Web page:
Solon, Ohio (PRWEB) December 16, 2015
Tarkett, a global leader in innovative and sustainable solutions for flooring and sports surfaces, continues to contribute to the conversation on material health and sustainable solutions through Cradle to Cradle (C2C) principles. On November 12-13, key representatives from Tarkett participated in the C2C Products Symposium and Innovation Celebration at The Conrad in New York City. On the first day of the symposium, Tarkett participated in a presentation called Closing the Loop: An examination of the positive impact of using C2C principles in business. The next day, Tarkett participated in a much-anticipated panel discussion on PVC, an affordable and commonly used building material currently on the banned list in the Cradle to Cradle certification.
Titled, “Let’s Talk About PVC,” the session was moderated by Stacy Glass, VP of Built Environment with the C2C Products Innovation Institute and included viewpoints from leading industry experts, including Professor Dr. Michael Braungart, Founder of EPEA International and Co-founder of Cradle to Cradle®; Bill Walsh, Founder & Executive Director, Healthy Building Network; Wes Sullens, Manager, Green Building Policy & Advocacy at StopWaste; and Anne-Christine Ayed, EVP Research, Innovation and Environment at Tarkett.
The panel discussed how PVC has evolved, opened a debate on the material’s future in built environment applications, and considered the improvements being made to address long standing environmental and human concerns. Although PVC has been highly criticized for its production, use and post-use handling during the past 30 years, the panel reviewed how PVC manufactured and recycled in a responsible manner is preferred to that coming from unknown sources and manufactured without proper supply chain controls in place.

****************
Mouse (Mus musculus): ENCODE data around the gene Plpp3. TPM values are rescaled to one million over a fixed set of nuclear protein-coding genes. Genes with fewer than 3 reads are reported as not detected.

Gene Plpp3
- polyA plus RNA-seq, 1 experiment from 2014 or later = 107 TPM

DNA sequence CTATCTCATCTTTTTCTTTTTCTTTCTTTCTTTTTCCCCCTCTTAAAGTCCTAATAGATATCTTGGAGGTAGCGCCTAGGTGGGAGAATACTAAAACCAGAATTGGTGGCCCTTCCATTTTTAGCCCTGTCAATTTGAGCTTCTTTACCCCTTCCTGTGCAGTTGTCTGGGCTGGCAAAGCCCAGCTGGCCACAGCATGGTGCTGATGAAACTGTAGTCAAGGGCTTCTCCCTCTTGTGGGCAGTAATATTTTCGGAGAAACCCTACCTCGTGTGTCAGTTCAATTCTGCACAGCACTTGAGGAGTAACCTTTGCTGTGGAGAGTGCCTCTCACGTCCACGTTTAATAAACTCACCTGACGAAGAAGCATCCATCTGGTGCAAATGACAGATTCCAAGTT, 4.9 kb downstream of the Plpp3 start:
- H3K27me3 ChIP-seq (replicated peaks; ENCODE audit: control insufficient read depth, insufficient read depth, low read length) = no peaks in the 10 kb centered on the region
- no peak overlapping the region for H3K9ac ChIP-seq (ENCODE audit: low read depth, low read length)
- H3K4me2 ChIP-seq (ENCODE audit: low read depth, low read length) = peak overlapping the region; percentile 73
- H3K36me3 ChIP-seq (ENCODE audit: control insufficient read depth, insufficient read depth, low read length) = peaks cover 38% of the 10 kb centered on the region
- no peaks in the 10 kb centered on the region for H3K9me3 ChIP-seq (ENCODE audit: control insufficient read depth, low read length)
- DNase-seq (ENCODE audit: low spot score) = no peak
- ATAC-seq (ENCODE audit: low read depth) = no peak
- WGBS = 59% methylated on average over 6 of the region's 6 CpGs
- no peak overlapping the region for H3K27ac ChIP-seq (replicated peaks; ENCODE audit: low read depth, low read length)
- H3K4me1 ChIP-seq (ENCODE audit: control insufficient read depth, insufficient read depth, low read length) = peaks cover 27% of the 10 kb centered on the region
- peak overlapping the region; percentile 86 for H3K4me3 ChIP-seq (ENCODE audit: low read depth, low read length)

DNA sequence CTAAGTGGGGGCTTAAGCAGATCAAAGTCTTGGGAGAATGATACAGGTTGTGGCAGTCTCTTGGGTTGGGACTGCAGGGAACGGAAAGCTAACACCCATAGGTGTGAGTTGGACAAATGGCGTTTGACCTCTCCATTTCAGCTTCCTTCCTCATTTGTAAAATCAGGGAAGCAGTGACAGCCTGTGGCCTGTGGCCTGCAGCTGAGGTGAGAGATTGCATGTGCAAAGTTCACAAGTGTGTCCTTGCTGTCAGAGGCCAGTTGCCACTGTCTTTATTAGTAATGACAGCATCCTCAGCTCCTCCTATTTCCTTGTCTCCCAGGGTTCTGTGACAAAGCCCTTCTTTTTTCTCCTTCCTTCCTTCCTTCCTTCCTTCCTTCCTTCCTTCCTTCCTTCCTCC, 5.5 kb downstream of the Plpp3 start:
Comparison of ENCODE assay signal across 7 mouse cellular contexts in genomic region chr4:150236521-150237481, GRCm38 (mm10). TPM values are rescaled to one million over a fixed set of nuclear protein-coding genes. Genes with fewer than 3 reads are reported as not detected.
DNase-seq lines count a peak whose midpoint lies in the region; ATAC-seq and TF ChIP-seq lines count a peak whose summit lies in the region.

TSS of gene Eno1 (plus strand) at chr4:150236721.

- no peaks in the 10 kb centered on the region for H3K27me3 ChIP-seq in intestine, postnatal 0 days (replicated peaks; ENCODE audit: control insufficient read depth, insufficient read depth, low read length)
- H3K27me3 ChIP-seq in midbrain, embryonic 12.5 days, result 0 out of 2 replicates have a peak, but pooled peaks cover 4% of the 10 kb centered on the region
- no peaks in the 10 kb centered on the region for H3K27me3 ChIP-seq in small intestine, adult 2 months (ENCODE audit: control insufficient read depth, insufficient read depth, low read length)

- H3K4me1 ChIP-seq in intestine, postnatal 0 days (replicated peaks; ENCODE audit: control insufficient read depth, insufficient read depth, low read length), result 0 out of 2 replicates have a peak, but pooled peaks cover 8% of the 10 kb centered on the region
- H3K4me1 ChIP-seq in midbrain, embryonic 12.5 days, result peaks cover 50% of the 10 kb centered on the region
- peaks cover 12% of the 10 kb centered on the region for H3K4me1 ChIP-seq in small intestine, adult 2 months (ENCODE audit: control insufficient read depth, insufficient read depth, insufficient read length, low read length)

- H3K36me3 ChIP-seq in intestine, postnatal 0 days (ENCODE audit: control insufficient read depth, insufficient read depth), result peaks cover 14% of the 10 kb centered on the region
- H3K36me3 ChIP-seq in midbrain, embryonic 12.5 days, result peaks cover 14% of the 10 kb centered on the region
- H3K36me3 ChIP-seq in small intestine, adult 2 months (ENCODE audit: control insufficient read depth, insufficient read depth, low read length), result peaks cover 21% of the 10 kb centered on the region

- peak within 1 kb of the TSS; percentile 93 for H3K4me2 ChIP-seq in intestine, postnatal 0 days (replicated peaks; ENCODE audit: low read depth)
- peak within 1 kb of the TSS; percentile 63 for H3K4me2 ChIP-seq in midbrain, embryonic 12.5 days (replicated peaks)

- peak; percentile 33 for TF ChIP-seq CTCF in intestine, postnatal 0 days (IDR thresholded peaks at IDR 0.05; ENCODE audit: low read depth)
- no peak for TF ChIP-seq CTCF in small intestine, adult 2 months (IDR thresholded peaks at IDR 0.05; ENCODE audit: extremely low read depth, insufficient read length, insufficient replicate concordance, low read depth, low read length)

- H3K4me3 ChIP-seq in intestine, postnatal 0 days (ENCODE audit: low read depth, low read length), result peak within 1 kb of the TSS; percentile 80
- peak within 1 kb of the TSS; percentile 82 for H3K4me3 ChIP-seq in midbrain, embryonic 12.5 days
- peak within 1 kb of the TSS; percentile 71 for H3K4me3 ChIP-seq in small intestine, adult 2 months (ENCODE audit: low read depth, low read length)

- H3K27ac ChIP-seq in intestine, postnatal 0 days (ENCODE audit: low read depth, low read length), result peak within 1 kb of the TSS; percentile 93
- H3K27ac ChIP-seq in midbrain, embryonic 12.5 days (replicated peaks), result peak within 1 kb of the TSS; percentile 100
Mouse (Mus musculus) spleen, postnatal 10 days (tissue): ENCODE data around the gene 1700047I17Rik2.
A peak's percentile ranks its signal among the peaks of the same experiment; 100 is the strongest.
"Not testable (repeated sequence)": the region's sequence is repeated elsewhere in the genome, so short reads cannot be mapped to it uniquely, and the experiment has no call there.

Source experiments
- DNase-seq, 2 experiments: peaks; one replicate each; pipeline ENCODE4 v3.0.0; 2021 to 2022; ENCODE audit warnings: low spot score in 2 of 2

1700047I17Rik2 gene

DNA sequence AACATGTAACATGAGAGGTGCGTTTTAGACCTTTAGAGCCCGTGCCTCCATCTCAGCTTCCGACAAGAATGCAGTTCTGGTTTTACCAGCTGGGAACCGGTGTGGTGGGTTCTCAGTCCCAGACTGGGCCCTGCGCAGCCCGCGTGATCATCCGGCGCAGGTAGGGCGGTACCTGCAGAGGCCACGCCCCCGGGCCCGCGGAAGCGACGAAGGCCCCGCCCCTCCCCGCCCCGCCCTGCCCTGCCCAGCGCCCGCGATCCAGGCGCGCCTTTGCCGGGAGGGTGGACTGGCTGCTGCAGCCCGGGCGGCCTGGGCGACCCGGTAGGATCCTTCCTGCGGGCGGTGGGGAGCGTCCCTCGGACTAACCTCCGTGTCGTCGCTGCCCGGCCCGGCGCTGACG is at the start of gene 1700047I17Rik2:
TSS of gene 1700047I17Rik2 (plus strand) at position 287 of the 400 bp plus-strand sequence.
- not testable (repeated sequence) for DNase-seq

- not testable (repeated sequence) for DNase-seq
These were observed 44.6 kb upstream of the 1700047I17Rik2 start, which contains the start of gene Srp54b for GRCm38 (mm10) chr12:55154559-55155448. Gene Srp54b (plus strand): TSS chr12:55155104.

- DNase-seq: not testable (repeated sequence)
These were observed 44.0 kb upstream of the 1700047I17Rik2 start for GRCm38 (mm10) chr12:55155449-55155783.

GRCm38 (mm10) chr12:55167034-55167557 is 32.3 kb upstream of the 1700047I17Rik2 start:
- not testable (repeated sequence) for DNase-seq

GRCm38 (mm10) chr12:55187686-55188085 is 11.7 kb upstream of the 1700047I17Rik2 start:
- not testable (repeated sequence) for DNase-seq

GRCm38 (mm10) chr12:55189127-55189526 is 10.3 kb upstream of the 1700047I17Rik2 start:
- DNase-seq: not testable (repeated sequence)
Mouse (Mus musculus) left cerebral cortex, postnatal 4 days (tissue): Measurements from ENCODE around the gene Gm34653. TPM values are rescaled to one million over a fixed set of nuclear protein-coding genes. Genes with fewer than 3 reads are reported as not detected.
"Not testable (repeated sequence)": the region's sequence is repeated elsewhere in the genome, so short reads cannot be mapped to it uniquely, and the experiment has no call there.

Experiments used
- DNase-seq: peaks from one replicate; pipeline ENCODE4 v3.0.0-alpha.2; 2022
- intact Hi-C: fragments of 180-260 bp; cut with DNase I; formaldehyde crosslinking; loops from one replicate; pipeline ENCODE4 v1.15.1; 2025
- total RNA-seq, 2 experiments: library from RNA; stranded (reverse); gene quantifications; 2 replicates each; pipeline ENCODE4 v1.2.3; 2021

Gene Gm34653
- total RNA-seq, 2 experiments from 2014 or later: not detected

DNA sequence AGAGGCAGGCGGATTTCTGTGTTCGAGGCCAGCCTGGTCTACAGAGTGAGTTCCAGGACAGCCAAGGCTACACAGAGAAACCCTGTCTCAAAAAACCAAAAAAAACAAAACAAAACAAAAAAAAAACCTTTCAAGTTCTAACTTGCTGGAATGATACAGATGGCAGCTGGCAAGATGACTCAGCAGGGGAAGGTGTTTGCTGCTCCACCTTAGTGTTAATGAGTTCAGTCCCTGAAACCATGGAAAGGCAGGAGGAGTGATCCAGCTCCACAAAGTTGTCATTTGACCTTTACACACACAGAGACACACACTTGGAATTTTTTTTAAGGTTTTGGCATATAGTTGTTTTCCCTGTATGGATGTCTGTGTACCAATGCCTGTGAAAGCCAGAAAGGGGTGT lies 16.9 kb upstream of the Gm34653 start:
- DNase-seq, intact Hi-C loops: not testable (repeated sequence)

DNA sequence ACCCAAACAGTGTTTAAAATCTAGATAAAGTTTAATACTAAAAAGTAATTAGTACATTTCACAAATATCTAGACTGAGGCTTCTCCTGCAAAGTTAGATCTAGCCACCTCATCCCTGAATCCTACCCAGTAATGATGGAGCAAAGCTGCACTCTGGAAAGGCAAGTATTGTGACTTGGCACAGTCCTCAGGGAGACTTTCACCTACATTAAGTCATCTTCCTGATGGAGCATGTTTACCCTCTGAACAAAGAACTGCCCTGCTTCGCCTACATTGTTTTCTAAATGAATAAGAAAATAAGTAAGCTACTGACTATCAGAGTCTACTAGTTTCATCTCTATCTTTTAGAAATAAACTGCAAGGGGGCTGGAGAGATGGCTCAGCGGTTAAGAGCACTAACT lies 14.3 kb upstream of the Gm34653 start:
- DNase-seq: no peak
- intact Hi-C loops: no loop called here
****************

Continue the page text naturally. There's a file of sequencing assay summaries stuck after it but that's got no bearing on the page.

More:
In Dr. Braungart’s position proposal, which is available on the EPEA website, he explains, “PVC is intricately linked to another industry and was originally developed as a way to manage chlorine, a by-product of the caustic soda industry using the chloralkali process. As long as the demand for caustic soda prevails, a transitional chlorine management solution is obviously needed. Against this background, we believe that it is preferable to sequester chlorine in PVC applications, such as pipes, window frames and flooring, with positively defined composition that can be managed after-use. Only those products for which a take back and recycling system can be established and properly managed come into question for this sequestration.”
“Tarkett’s approach to PVC flooring applies C2C principles and aligns with the concept of closed-loop circular design,” said Ayed. “Because we define good materials as safe for people and the environment, we work with our supply chain to create products with PVC resin made responsibly by suppliers who follow manufacturing best practices. We use it to make products with extremely low VOC emissions, using phthalate-free plasticizers and safe stabilizers, and finally, we recycle our products through the Tarkett ReStart™ recycling and reclamation program. This eliminates the concerns that stigmatize PVC products and we are proud of the progress that has been made.”
Tarkett is a global leader in innovative and sustainable solutions for flooring and sports surfaces. Offering a wide range of products including vinyl, linoleum, carpet, rubber, wood & laminate, synthetic turf and athletic tracks, the Group serves customers in more than 100 countries worldwide. With 12,000 employees and 34 industrial sites, Tarkett sells 1.3 million square meters of flooring every day, for hospitals, schools, housing, hotels, offices, stores and sports fields. Committed to sustainable development, the Group has implemented an eco-innovation strategy and promotes circular economy. Tarkett’s net sales of 2.4 billion euros in 2014 are balanced between Europe, North America and the region comprising CIS countries, APAC & LATAM. Tarkett is listed on Euronext Paris (compartment A, ticker TKTT, ISIN: FR0004188670). http://www.tarkett.com. For Tarkett in North America, visit tarkettna.com.